CARROTS could be key to beating cancer, according to scientists.
The natural compounds, known as polyacetylenes, protect the plant from attack by pests and diseases. They occur only in vegetables of the carrot family and a few other closely related species such as ginseng.
Previous tests have shown the compounds can have beneficial effects in tackling inflammation and cancer. They were also found to reduce cancer growth in rats.
Now researchers have launched a three-year study to measure the effects of root vegetables such as carrots, parsnips and celeriac on cancer and inflammatory diseases like arthritis.
A team of food scientists, chemists and doctors will recruit scores of volunteers to take part in a dietary trial.
Project supervisor Dr Kirsten Brandt, senior lecturer in the university’s School of Agriculture, Food and Rural Development, said: “After seeing the positive effects of feeding carrots in the animal experiments, it is important to test if it also works in humans, in particular to find out how much carrot we must eat to obtain a health benefit.”
Dr Wendy Wrieden, of the university’s Human Nutrition Research Centre, said: “We know that eating a variety of vegetables and fruit can reduce the risk of some cancers and other chronic diseases.
“Hopefully this work will give us a clearer picture of the role of vegetables and perhaps provide encouragement to the public to eat more.”
The team will investigate how much of the polyacetylenes are absorbed into the body when the vegetables are eaten raw, boiled or fried and in large or small pieces.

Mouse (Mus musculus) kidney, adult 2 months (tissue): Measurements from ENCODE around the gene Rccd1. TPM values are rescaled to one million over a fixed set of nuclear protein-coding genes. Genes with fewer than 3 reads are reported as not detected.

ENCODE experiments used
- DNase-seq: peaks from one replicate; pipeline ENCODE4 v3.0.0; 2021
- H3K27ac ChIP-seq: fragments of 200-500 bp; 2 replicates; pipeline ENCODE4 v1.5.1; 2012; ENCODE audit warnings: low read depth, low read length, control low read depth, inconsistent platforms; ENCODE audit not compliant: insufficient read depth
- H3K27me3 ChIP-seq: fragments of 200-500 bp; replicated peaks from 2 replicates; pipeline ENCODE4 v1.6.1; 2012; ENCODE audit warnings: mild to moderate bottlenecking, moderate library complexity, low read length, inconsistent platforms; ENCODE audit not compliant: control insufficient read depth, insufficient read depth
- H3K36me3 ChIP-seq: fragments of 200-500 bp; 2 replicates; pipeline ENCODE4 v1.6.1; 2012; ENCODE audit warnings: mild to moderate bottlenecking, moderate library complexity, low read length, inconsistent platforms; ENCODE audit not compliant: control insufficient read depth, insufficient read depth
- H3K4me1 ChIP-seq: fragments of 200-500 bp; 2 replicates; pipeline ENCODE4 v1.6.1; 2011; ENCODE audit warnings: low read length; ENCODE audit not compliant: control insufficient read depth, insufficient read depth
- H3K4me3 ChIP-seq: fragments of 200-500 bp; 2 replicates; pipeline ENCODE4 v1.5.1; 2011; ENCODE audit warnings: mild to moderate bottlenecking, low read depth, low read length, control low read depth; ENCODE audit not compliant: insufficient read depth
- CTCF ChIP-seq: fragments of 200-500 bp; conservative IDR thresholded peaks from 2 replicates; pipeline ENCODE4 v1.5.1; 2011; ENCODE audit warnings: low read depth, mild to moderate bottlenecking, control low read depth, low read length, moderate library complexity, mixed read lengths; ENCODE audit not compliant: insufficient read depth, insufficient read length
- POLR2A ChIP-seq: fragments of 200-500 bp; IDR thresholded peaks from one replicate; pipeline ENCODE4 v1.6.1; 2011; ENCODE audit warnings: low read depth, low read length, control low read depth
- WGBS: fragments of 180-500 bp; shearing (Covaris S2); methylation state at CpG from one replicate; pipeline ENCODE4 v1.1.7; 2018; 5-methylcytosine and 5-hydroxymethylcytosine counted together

The water or oil in which they have been cooked will also be tested to see if there are any health benefits in re-using it in stews or soup.
Previous research by Dr Brandt found that carrots contain the anti-cancer compound falcarinol, which reduced tumours in rats by a third. But falcarinol, like vitamin C and sugar, is soluble and lost when carrots are boiled.
At the time, Dr Brandt said the secret of healthier and tastier carrots was to use a bigger pan so they can be cooked whole.
She said that increases the anti-cancer properties in a cooked portion by 25 per cent.
The latest study is being partly funded by the British Carrot Growers’ Association.
Martin Evans, managing director of co-operative Freshgro, said: “It has long been accepted that carrots are very good for us but this research project will go much further in improving our knowledge and awareness of the health benefits of this group of root vegetables.”
Research in China has already shown that carrots, best known for supposedly helping us to see in the dark, can reduce the risk of prostate cancer by a fifth. Men who ate carrots at least three times a week were 18 per cent less likely to develop a tumour.
And in the US, researchers at Harvard University found women who ate at least five carrots a week were nearly two-thirds less likely to have a stroke than those who ate them only once a month.